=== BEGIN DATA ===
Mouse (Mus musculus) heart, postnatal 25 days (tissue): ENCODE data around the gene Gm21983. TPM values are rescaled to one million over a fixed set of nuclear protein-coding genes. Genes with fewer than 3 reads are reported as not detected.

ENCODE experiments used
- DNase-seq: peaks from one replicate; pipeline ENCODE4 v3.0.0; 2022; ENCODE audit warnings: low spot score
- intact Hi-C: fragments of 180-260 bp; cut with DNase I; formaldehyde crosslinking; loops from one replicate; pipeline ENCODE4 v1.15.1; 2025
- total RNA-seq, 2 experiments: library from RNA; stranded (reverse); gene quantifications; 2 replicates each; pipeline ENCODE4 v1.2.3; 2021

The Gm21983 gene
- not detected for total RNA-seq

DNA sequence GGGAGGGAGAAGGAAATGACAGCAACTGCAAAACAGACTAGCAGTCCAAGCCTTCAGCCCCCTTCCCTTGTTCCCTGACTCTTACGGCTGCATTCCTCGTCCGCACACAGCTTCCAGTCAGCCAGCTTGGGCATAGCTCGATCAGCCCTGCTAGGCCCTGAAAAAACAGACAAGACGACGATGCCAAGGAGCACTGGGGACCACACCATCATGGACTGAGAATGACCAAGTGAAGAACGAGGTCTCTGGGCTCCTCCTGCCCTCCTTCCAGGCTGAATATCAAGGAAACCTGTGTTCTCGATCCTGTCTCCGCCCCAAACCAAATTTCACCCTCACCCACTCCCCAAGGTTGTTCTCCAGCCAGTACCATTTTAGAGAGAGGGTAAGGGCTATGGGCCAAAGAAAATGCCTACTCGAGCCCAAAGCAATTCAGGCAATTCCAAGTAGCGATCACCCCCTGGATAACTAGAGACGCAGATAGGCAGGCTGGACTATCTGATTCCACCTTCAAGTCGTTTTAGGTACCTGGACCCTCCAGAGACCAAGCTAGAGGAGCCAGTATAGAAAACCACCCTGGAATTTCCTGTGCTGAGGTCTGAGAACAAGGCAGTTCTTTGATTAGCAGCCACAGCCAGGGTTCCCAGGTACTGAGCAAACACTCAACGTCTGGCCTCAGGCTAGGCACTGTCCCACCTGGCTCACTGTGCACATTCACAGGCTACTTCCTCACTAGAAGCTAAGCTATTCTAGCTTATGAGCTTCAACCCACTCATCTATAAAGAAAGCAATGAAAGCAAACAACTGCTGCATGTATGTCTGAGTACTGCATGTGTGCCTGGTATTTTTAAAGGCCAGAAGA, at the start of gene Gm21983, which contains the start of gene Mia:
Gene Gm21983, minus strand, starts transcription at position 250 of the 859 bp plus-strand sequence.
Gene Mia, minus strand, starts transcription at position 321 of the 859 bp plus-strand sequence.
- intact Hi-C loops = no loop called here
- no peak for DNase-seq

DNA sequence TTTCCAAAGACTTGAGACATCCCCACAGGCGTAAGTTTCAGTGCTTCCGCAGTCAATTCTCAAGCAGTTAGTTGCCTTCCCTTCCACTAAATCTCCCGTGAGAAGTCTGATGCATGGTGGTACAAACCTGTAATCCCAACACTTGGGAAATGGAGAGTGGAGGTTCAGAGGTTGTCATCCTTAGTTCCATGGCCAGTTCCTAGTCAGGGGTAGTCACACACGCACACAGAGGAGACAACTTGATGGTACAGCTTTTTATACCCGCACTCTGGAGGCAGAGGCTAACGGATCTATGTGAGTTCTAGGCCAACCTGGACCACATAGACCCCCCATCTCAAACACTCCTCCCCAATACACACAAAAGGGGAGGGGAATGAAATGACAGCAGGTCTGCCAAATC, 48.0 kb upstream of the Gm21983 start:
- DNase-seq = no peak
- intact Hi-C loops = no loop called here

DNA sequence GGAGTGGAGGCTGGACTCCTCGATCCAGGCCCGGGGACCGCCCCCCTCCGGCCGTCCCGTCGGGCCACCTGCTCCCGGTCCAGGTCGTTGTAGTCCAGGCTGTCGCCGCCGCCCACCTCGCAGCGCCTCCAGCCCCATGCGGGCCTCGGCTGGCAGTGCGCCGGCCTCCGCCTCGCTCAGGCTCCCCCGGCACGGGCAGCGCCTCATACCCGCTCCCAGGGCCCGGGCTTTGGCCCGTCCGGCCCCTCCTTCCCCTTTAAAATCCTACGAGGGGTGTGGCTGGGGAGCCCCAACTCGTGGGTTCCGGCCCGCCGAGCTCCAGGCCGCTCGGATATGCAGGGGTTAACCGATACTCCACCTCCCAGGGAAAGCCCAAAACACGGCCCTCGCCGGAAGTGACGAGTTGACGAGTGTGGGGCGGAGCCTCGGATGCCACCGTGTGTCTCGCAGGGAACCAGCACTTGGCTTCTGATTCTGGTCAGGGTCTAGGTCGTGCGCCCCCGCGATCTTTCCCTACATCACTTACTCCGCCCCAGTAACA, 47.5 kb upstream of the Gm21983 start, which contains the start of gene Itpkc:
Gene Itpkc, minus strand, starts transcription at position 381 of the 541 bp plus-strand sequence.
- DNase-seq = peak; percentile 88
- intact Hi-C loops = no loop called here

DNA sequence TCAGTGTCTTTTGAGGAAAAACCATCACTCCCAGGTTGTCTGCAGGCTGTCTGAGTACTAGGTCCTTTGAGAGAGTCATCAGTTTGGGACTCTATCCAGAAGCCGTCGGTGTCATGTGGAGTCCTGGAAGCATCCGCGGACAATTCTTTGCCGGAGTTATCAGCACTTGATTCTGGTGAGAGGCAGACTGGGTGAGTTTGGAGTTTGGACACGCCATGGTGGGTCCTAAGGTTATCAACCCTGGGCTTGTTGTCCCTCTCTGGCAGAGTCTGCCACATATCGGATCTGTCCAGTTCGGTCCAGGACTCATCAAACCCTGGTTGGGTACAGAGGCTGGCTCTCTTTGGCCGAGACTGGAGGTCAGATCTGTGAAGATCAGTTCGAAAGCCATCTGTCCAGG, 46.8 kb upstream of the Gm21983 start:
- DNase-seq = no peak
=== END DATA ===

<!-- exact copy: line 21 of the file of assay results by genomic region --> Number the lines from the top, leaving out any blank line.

- DNase-seq = no peak